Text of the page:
The virtue of vice
Today's Financial Times has a fascinating write-up of new research on moral grey zones in business. As Professor Michel Anteby has observed in his study of the aerospace industry in France, companies can benefit by allowing employees to break rules in ways that promote social cohesion. In particular, Anteby notes that French aerospace factories allow workers to use company assets to make personal objects for themselves--technically a misappropriation of corporate property, but one that strengthens the workforce "by providing an outlet for individual flair that could not always flourish in the rigidly controlled manufacturing of aircraft engines."
"They were gaining identity and gaining recognition as craftsmen," says Prof. Anteby. "For them, it is who they are."
Besides making the workers feel better about their work--and thus more likely to work better together--Anteby notes that allowing the workers to make things for themselves creates "an implicit social contract" that results in the workers being "particularly flexible and helpful during exceptionally busy periods at the plant."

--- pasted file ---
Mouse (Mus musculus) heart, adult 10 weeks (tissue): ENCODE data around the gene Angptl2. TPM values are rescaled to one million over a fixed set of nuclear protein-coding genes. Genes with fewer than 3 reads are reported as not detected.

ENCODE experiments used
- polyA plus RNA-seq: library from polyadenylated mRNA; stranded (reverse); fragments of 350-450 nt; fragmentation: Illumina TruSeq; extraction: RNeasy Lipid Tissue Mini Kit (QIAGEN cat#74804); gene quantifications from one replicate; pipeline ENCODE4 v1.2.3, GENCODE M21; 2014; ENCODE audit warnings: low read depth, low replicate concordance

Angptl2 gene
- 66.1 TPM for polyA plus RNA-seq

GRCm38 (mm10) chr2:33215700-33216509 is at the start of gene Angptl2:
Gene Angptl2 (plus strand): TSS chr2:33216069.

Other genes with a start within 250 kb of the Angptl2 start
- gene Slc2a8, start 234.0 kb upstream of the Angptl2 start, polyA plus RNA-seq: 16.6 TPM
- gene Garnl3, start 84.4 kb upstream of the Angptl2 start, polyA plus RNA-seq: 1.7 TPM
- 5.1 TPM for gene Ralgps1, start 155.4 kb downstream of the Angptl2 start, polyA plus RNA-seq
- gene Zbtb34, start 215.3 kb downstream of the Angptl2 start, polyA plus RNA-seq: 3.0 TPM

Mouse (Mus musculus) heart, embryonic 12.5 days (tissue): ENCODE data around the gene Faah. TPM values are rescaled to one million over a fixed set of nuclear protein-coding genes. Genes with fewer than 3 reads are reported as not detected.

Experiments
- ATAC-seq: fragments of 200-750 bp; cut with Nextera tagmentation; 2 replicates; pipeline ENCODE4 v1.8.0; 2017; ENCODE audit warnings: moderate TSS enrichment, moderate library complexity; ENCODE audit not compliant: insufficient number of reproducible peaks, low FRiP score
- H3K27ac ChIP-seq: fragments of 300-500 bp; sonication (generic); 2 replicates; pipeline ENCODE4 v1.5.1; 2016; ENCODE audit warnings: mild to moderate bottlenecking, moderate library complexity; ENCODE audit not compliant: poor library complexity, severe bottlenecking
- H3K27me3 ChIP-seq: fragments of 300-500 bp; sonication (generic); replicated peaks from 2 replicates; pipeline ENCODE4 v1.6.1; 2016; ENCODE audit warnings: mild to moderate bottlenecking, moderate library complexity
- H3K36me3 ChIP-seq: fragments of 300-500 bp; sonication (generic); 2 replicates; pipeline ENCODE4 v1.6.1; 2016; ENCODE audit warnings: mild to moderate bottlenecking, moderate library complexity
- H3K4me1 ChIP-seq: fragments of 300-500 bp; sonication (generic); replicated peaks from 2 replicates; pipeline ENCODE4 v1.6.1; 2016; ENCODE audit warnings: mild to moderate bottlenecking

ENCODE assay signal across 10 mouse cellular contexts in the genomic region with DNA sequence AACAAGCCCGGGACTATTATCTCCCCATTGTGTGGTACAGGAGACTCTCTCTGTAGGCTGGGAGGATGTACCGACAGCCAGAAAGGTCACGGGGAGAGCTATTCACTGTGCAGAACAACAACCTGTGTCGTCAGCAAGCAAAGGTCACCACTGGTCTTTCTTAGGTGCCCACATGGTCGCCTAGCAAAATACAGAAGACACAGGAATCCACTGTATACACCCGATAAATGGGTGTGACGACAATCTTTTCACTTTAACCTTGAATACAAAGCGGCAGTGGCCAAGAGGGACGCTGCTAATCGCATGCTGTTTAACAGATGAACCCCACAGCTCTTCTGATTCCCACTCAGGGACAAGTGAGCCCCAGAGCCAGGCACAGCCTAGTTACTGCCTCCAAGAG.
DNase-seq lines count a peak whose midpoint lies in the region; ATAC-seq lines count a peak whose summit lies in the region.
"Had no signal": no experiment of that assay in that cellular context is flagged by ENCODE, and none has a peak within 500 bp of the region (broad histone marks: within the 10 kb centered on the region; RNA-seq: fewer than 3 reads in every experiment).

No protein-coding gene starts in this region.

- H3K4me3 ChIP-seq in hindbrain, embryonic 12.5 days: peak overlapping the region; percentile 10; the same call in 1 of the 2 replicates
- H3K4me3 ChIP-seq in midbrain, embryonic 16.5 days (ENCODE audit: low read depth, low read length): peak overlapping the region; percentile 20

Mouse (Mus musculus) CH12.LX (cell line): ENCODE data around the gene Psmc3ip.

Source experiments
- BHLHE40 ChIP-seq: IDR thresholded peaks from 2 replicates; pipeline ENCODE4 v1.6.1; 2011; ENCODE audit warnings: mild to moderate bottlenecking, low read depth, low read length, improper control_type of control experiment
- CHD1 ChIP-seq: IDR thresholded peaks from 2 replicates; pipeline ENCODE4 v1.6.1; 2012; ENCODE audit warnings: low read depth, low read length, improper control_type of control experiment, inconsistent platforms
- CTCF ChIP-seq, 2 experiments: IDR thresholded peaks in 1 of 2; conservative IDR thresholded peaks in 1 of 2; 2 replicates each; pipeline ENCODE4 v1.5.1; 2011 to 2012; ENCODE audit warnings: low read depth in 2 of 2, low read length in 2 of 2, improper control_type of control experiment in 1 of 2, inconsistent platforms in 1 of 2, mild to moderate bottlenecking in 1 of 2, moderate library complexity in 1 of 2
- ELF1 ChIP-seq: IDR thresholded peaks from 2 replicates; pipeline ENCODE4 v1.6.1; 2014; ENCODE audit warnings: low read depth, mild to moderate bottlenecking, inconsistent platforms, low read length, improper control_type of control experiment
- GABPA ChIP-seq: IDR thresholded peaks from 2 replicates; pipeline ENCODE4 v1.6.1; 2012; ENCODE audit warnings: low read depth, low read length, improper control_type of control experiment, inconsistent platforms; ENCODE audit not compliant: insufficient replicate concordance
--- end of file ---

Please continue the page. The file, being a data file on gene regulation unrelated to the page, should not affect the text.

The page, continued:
There's a lesson in here for charity and social enterprise, fields in which there is substantial pressure for rigorous enforcement of rules, especially in regard to the use of charitable assets. The more we (supposedly) emulate business by imposing strict regulations designed to maximize social return on investment, the greater the risk of dissolving the communal bonds and sense of meaning that are essential for success.